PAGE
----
In "Basics of the .NET Framework: ADO.NET," I discussed how the .NET Framework makes database information available to its applications. But what does the UI for .NET applications look like? The UI is as important to the .NET Framework as is access to databases and operates at roughly the same place in the architecture. This time, we'll look at Windows forms, also known as Web forms, which are a fairly language-agnostic way of providing a front end to the Web services and ADO.NET used in .NET applications. They're Microsoft's answer to a common applications dilemma: namely, how to make applications easy to maintain and use. Of the three current models for applications, all fall short in one way or another.
Applications running on user workstations are available whether the person using them has a network connection or not, and they benefit from having an entire computer's resources dedicated to them. But installing and maintaining those applications requires administrators to touch user workstations, either manually or programmatically, through instruments such as group policies. Also, locally installed applications can hurt a workstation if they're poorly written because they can overwrite files that other locally installed applications need.
Applications running on a terminal server are easier to install and update because updating one server takes care of all the clients using it. However, not all applications are terminal server-friendly, and you can't use those that are without a network connection. (The need for a live network connection was one of the stumbling blocks for the application service provision model--few people wanted to pay to use applications they couldn't get to if their broadband connection was down.) Browser-based applications don't affect the client workstation and, like applications running on a terminal server, are accessible from any computer running a browser, not just from the computer on which they're installed. However, they also depend on a network connection and might not be as powerful as regular Win32 applications.
Web-based applications have a downside, too. Web-based applications are also usually kept separate from locally installed resources such as disk drives (mostly because it's hard to limit the applications' access after the application has the access) and workstation-based applications.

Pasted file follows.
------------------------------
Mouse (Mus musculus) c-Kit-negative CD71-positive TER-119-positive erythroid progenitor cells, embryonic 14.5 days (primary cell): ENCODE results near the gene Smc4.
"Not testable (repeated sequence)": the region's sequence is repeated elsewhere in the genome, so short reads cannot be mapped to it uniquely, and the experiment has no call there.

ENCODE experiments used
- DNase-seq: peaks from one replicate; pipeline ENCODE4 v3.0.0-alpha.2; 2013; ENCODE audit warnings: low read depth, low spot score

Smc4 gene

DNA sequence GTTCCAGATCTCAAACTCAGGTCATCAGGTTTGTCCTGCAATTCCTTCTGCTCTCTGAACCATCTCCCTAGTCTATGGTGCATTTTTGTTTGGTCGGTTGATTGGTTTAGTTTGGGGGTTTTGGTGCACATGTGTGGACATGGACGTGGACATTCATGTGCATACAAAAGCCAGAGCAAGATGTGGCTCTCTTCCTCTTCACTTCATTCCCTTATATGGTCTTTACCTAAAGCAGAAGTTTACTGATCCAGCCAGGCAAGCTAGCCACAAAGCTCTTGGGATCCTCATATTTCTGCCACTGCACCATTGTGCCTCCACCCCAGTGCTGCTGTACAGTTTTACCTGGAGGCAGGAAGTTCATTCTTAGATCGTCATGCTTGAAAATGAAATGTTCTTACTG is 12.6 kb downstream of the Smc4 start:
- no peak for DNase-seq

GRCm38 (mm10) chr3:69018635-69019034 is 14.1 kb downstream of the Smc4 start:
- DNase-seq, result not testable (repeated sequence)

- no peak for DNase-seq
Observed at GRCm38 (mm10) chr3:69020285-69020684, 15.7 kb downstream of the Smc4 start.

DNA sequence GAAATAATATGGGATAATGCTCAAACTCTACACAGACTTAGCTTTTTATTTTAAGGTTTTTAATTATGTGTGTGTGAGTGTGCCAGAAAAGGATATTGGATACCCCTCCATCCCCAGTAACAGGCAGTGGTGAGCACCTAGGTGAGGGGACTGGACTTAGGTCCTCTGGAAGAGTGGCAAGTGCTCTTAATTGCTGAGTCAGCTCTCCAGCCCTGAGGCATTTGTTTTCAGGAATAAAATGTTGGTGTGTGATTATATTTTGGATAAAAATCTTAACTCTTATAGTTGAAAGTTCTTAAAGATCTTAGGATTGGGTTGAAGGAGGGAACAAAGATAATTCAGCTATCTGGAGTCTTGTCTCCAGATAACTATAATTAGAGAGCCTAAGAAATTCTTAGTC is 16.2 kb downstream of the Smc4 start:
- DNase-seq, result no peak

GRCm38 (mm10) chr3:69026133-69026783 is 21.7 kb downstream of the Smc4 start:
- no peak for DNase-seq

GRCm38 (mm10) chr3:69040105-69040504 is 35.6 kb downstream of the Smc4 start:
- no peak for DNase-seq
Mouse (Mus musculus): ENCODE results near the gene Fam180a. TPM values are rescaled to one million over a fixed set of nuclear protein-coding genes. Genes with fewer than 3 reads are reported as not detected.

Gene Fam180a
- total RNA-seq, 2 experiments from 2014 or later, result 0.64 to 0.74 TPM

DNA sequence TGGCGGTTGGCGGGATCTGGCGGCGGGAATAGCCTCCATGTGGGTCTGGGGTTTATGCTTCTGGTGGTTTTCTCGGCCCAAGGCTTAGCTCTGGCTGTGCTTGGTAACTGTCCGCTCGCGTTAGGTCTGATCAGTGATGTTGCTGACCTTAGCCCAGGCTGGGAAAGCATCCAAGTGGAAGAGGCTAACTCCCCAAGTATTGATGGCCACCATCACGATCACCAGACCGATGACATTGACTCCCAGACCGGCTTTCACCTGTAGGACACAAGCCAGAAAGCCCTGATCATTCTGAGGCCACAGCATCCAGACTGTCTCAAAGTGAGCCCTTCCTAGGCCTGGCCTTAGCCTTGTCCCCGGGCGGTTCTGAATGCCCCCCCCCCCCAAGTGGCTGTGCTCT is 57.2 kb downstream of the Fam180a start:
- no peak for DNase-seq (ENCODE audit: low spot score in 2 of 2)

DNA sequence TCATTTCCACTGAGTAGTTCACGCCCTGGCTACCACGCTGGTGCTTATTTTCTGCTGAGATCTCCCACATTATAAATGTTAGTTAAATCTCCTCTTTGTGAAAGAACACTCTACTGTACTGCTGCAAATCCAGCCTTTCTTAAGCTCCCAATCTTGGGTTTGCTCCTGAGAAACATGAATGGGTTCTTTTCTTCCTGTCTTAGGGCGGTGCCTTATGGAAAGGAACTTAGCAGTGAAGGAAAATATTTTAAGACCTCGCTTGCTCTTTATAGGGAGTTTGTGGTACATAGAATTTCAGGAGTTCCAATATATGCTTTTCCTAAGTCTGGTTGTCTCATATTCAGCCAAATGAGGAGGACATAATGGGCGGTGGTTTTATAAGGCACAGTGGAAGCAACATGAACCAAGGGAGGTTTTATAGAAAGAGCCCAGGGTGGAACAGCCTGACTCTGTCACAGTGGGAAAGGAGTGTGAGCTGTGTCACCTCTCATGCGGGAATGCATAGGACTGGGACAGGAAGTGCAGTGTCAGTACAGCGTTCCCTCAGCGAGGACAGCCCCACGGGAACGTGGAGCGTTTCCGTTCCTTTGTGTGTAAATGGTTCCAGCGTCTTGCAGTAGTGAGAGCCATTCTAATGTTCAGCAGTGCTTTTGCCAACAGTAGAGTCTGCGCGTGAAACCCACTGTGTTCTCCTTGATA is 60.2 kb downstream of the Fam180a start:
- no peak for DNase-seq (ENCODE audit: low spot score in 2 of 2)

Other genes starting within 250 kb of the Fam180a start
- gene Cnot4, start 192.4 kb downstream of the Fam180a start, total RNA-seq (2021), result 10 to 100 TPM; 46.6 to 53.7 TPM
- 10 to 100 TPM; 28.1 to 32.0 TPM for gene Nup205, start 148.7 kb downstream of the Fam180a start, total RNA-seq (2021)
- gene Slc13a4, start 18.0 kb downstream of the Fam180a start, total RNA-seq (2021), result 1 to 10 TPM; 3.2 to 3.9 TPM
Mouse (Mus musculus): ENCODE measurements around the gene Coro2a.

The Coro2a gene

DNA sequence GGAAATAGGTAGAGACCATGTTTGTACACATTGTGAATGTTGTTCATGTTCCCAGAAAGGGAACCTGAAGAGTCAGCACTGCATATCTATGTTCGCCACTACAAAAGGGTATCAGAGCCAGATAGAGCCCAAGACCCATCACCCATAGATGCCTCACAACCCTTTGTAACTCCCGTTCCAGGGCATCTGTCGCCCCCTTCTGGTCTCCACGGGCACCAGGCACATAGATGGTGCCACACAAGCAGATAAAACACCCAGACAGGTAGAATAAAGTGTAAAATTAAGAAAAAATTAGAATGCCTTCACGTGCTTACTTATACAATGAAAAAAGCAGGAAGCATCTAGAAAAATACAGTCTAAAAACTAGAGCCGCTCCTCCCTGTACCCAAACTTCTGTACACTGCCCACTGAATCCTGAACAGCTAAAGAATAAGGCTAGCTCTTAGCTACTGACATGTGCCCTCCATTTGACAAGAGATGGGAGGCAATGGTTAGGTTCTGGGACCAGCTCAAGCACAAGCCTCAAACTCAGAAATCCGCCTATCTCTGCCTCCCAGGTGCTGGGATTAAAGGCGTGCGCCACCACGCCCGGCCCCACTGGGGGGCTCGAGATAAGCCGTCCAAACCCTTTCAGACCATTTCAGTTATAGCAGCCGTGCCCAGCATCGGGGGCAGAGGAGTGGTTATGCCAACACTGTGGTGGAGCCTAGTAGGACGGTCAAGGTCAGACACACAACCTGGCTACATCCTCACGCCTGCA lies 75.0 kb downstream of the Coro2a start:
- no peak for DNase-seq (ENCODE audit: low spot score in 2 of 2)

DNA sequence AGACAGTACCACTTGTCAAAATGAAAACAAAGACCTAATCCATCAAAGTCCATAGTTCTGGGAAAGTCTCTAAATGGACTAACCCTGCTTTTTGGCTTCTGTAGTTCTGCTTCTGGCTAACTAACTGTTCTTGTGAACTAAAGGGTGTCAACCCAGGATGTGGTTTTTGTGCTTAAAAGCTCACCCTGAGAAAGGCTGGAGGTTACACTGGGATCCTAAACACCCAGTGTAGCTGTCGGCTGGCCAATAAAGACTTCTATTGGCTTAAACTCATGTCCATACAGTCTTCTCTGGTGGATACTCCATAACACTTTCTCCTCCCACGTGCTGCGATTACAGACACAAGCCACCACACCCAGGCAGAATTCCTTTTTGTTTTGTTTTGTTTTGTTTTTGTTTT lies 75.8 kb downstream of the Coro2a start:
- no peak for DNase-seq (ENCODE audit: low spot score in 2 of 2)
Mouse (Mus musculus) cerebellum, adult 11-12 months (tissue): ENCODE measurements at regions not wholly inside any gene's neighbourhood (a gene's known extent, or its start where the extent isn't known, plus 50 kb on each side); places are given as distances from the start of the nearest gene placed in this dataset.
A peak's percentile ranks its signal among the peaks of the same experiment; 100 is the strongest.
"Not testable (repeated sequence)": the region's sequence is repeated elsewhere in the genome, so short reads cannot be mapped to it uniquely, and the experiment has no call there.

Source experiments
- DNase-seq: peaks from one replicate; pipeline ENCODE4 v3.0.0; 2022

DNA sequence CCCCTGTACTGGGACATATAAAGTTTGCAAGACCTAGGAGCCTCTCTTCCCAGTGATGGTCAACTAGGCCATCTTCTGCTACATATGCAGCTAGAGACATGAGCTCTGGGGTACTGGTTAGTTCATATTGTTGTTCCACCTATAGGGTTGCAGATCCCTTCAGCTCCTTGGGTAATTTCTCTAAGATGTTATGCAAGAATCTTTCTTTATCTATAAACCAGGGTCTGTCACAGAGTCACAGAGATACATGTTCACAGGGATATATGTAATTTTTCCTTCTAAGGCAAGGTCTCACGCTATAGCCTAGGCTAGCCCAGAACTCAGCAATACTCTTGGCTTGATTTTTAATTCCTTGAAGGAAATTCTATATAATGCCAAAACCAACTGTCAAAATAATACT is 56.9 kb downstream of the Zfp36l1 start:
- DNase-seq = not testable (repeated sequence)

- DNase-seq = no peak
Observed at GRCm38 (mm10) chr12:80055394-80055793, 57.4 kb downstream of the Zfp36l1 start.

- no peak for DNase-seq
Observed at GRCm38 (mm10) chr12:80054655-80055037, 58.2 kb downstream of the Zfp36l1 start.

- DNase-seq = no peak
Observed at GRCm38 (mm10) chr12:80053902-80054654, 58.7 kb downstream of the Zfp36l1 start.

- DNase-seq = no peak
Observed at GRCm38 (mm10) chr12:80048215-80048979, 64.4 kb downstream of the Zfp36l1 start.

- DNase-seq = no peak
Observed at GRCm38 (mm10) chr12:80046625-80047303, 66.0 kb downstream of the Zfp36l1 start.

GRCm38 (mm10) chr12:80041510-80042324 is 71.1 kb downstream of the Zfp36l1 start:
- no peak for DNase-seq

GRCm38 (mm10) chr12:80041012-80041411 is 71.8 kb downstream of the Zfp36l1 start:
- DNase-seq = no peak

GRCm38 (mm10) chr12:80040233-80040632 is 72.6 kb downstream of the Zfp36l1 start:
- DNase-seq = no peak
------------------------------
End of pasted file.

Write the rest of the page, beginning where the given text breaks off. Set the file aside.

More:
Windows forms are supposed to simplify .NET application development and management while making the applications as useful as possible. First, Visual Studio .NET, the development tool for Windows forms, works with any language supported in the Common Language Runtime (CLR), so you're not limited to using Visual Basic. Windows forms use controls (such as buttons) for the UI, and events (such as clicking a button) to initiate action. They support existing controls but also add some controls, such as Link Label (which adds a hyperlink to an application), Tray Icon (which puts an application in the system tray), and Print Preview (which shows print job output before printing). You can create a standard form and then make that form inheritable for all other applications to easily give all applications in a suite a similar look and feel.
Second, applications using Windows forms are simple to deploy. Rather than sending users a package to install, or setting up group policies, you can make applications self-deploying by providing a link to a URL that contains the application's executable. Connecting to this link downloads the executable, which then sets up the application from the network and then uninstalls it when the user is done with the application. Alternatively, according to this model you can copy the application to the user desktop and let it run locally.
Few applications use Windows forms now. However, the idea is to create language-agnostic applications that can run either from a central server or from the local computer, depending on what works best in a given situation.